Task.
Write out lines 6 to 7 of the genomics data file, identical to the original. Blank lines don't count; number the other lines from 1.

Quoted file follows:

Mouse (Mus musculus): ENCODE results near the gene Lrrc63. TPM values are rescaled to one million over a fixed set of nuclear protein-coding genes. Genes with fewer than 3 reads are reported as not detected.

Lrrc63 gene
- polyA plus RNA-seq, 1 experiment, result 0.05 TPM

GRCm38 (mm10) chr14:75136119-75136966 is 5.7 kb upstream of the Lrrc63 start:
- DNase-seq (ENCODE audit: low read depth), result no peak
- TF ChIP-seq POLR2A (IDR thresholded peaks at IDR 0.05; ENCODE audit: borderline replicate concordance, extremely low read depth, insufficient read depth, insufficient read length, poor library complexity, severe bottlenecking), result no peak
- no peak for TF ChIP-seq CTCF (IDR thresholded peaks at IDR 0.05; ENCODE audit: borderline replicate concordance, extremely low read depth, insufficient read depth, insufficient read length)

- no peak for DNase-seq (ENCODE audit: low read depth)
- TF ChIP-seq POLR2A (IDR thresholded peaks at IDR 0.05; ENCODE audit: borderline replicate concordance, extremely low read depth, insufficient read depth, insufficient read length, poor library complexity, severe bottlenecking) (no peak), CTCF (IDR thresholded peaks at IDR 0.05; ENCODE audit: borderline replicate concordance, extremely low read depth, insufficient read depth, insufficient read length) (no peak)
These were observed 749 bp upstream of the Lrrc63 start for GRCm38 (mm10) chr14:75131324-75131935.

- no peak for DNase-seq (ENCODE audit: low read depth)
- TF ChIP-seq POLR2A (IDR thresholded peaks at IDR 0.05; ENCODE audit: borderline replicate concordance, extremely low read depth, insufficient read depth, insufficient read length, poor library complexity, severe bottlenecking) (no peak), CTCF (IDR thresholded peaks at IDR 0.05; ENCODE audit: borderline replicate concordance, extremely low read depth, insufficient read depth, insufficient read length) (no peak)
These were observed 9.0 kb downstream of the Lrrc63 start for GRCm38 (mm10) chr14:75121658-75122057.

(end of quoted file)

- TF ChIP-seq POLR2A (IDR thresholded peaks at IDR 0.05; ENCODE audit: borderline replicate concordance, extremely low read depth, insufficient read depth, insufficient read length, poor library complexity, severe bottlenecking), result no peak
- no peak for TF ChIP-seq CTCF (IDR thresholded peaks at IDR 0.05; ENCODE audit: borderline replicate concordance, extremely low read depth, insufficient read depth, insufficient read length)